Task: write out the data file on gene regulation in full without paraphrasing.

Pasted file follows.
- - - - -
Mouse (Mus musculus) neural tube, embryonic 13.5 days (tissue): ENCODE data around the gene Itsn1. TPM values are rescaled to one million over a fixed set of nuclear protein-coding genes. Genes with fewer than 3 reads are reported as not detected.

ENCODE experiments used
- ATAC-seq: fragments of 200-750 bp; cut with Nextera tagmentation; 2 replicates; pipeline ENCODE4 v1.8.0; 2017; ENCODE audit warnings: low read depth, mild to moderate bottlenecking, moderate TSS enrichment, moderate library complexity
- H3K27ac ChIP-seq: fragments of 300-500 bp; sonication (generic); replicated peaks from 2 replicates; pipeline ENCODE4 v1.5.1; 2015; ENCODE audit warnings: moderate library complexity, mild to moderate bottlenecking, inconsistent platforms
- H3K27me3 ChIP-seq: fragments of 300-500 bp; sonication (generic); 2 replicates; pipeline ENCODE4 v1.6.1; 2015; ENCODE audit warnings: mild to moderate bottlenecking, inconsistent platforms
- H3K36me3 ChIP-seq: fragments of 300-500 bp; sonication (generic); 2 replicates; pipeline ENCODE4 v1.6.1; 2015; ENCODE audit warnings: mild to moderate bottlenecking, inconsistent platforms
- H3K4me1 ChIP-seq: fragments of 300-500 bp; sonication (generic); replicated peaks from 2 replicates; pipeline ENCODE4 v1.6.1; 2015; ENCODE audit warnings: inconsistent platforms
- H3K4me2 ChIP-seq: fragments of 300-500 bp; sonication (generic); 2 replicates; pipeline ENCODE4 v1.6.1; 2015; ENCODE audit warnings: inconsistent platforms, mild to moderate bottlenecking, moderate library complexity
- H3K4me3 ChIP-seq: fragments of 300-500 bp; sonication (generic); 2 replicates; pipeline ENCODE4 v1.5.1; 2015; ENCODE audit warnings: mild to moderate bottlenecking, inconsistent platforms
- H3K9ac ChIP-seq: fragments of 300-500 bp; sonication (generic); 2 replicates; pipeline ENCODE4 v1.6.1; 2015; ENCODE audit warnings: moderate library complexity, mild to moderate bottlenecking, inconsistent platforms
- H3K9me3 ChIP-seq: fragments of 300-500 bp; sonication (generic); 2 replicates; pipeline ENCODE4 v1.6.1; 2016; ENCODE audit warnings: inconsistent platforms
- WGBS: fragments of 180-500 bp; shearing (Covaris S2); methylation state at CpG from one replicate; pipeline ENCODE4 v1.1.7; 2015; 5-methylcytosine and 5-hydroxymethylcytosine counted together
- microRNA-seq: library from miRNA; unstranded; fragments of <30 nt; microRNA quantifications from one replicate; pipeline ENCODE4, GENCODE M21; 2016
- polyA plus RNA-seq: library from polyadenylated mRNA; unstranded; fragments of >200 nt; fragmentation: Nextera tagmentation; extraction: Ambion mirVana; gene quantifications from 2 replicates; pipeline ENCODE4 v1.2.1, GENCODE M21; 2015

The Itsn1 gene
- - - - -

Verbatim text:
Mouse (Mus musculus) neural tube, embryonic 13.5 days (tissue): ENCODE data around the gene Itsn1. TPM values are rescaled to one million over a fixed set of nuclear protein-coding genes. Genes with fewer than 3 reads are reported as not detected.

ENCODE experiments used
- ATAC-seq: fragments of 200-750 bp; cut with Nextera tagmentation; 2 replicates; pipeline ENCODE4 v1.8.0; 2017; ENCODE audit warnings: low read depth, mild to moderate bottlenecking, moderate TSS enrichment, moderate library complexity
- H3K27ac ChIP-seq: fragments of 300-500 bp; sonication (generic); replicated peaks from 2 replicates; pipeline ENCODE4 v1.5.1; 2015; ENCODE audit warnings: moderate library complexity, mild to moderate bottlenecking, inconsistent platforms
- H3K27me3 ChIP-seq: fragments of 300-500 bp; sonication (generic); 2 replicates; pipeline ENCODE4 v1.6.1; 2015; ENCODE audit warnings: mild to moderate bottlenecking, inconsistent platforms
- H3K36me3 ChIP-seq: fragments of 300-500 bp; sonication (generic); 2 replicates; pipeline ENCODE4 v1.6.1; 2015; ENCODE audit warnings: mild to moderate bottlenecking, inconsistent platforms
- H3K4me1 ChIP-seq: fragments of 300-500 bp; sonication (generic); replicated peaks from 2 replicates; pipeline ENCODE4 v1.6.1; 2015; ENCODE audit warnings: inconsistent platforms
- H3K4me2 ChIP-seq: fragments of 300-500 bp; sonication (generic); 2 replicates; pipeline ENCODE4 v1.6.1; 2015; ENCODE audit warnings: inconsistent platforms, mild to moderate bottlenecking, moderate library complexity
- H3K4me3 ChIP-seq: fragments of 300-500 bp; sonication (generic); 2 replicates; pipeline ENCODE4 v1.5.1; 2015; ENCODE audit warnings: mild to moderate bottlenecking, inconsistent platforms
- H3K9ac ChIP-seq: fragments of 300-500 bp; sonication (generic); 2 replicates; pipeline ENCODE4 v1.6.1; 2015; ENCODE audit warnings: moderate library complexity, mild to moderate bottlenecking, inconsistent platforms
- H3K9me3 ChIP-seq: fragments of 300-500 bp; sonication (generic); 2 replicates; pipeline ENCODE4 v1.6.1; 2016; ENCODE audit warnings: inconsistent platforms
- WGBS: fragments of 180-500 bp; shearing (Covaris S2); methylation state at CpG from one replicate; pipeline ENCODE4 v1.1.7; 2015; 5-methylcytosine and 5-hydroxymethylcytosine counted together
- microRNA-seq: library from miRNA; unstranded; fragments of <30 nt; microRNA quantifications from one replicate; pipeline ENCODE4, GENCODE M21; 2016
- polyA plus RNA-seq: library from polyadenylated mRNA; unstranded; fragments of >200 nt; fragmentation: Nextera tagmentation; extraction: Ambion mirVana; gene quantifications from 2 replicates; pipeline ENCODE4 v1.2.1, GENCODE M21; 2015

The Itsn1 gene